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Kitto's Popular Cyclopedia of Biblial Literature
A´bel, properly Hebel, the second son of Adam, who was slain by Cain, his elder brother (Genesis 4:1-16). The circumstances of that mysterious transaction are considered elsewhere [CAIN]. To the name Abel a twofold interpretation has been given. Its primary signification is weakness or vanity. By another rendering it signifies grief or lamentation, both meanings being justified by the Scripture narrative. Cain (a possession) was so named to indicate both the joy of his mother and his right to the inheritance of the first-born: Abel received a name indicative of his weakness and poverty when compared with the supposed glory of his brother's destiny, and prophetically of the pain and sorrow which were to be inflicted on him and his parents.
Abel, a name of several villages in Israel, with additions in the case of the more important, to distinguish them from one another. It appears to mean fresh grass; and the places so named may be conceived to have been in peculiarly verdant situations.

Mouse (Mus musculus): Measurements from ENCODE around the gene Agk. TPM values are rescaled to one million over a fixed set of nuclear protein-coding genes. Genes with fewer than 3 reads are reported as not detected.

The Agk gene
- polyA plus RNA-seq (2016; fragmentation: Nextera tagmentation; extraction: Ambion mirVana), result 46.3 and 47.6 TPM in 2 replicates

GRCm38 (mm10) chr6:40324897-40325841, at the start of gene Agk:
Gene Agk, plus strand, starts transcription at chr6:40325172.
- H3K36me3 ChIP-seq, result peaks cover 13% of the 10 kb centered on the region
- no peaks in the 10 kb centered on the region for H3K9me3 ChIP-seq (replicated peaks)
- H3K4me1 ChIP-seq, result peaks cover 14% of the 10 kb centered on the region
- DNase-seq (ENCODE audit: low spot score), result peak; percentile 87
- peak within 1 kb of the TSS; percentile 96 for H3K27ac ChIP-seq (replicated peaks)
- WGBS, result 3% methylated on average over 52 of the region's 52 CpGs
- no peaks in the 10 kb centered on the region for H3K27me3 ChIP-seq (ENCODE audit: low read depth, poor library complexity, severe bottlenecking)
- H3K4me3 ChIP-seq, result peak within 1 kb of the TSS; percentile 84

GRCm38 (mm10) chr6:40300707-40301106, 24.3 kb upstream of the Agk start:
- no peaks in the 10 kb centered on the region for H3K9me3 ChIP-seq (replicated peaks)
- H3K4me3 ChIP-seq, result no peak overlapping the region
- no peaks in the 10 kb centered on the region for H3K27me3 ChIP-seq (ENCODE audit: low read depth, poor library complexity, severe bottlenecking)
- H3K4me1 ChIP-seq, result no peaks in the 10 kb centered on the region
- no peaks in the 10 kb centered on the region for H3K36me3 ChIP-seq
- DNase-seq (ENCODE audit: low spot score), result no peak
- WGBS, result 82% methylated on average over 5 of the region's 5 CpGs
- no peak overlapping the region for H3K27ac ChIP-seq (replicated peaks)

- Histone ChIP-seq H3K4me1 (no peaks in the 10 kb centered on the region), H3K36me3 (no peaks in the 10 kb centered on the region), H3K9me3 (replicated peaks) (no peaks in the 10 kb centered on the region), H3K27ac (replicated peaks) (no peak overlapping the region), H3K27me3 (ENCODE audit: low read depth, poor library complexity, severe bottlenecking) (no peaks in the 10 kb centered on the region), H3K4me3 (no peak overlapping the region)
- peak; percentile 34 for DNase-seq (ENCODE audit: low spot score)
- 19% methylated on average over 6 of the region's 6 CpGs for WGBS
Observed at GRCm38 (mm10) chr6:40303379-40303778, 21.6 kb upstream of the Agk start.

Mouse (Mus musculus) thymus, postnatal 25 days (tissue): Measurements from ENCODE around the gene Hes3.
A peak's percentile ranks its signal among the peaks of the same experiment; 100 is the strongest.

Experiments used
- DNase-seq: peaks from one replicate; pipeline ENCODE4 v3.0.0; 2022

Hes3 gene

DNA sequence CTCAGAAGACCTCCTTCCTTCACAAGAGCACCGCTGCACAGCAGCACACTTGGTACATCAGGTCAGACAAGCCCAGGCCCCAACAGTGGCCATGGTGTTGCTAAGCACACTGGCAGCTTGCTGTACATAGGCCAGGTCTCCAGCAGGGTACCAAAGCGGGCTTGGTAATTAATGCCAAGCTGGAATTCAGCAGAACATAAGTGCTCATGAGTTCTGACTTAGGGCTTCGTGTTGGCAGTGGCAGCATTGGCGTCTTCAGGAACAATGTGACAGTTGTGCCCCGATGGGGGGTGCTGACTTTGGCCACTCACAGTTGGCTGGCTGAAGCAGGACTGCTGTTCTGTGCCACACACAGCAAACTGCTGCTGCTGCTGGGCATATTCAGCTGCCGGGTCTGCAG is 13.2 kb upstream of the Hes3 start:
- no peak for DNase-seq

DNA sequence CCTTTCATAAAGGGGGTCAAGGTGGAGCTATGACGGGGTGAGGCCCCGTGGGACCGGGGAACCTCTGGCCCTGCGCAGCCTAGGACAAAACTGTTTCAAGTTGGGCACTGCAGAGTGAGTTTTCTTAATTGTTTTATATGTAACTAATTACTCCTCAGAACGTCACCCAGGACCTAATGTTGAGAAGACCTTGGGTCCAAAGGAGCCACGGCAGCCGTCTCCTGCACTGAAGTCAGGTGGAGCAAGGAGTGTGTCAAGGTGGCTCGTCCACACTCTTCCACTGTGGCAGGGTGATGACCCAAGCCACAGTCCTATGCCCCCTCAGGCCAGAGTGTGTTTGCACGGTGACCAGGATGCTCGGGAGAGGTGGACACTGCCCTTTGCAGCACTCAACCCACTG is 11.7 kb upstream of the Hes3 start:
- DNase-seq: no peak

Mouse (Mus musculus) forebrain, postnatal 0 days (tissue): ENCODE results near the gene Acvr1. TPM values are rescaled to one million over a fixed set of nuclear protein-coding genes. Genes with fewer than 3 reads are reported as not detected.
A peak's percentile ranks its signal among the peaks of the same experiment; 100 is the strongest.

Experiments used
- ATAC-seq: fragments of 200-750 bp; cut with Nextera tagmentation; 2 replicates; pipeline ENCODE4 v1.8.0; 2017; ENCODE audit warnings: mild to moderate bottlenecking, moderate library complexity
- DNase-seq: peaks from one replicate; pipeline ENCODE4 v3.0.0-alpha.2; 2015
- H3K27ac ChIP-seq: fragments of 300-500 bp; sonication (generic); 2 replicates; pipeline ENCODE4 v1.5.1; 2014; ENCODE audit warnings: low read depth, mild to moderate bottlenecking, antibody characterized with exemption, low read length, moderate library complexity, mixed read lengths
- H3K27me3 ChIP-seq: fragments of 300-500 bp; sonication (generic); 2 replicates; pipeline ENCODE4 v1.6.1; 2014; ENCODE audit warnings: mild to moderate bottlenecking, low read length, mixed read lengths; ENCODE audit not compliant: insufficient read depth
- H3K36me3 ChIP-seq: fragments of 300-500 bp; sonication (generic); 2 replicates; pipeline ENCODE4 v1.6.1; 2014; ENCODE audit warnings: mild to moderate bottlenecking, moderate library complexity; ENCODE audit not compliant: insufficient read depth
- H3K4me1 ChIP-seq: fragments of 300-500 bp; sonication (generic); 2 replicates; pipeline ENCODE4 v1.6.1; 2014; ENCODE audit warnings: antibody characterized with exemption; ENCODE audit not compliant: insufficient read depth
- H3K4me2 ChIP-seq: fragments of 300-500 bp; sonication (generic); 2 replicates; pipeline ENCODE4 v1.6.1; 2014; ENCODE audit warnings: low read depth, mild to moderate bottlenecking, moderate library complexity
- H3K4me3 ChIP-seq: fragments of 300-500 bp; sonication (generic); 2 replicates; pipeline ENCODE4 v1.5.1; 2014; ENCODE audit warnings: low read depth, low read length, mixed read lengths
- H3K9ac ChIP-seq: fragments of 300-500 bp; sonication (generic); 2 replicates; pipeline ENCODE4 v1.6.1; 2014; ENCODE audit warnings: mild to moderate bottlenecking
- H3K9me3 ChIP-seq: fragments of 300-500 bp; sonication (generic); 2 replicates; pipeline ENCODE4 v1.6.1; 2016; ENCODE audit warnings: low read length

Abel, Abel-beth-Maacah, or Abel-Maim. A city in the north of Palestine, which seems to have been of considerable strength from its history, and of importance from its being called 'a mother in Israel' (2 Samuel 20:19). The identity of the city under these different names will be seen by a comparison of 2 Samuel 20:14-15; 2 Samuel 20:18; 1 Kings 15:20; 2 Chronicles 16:4. The addition of 'Maacah' marks it as belonging to, or being near to, the region Maacah, which lay eastward of the Jordan under Mount Lebanon. This is the town in which Sheba posted himself when he rebelled against David. Eighty years afterwards it was taken and sacked by Benhadad, king of Syria; and 200 years subsequently by Tiglath-pileser, who sent away the inhabitants captives into Assyria (2 Kings 15:29).
Kitto, John, ed. Entry for 'Abel'. "Kitto's Popular Cyclopedia of Biblial Literature". https://www.studylight.org/encyclopedias/eng/kbe/a/abel.html.